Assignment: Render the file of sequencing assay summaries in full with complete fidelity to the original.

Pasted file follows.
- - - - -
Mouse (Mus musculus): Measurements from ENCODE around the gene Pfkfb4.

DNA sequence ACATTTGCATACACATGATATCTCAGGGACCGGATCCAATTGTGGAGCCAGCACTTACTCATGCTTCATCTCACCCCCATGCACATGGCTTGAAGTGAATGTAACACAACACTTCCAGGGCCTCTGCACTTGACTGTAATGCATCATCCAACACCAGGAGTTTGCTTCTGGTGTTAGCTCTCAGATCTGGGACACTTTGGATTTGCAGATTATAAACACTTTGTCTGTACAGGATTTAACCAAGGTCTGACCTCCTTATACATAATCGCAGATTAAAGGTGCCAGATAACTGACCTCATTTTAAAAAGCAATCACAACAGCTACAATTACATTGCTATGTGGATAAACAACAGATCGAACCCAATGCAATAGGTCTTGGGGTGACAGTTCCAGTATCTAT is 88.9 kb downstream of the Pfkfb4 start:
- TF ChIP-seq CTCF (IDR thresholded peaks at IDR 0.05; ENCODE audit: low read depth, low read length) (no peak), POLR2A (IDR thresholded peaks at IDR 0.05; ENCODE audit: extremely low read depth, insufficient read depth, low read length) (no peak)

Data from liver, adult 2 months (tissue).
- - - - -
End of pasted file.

Mouse (Mus musculus): Measurements from ENCODE around the gene Pfkfb4.

DNA sequence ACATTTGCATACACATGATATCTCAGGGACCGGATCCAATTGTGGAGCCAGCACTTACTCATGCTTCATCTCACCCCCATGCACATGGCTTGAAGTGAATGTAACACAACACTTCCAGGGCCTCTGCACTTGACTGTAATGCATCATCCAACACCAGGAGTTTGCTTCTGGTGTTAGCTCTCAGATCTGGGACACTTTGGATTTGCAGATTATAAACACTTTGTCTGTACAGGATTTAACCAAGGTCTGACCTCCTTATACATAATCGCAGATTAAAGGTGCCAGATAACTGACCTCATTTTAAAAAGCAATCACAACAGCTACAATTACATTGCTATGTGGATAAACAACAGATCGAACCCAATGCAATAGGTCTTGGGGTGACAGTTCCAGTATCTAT is 88.9 kb downstream of the Pfkfb4 start:
- TF ChIP-seq CTCF (IDR thresholded peaks at IDR 0.05; ENCODE audit: low read depth, low read length) (no peak), POLR2A (IDR thresholded peaks at IDR 0.05; ENCODE audit: extremely low read depth, insufficient read depth, low read length) (no peak)

Data from liver, adult 2 months (tissue).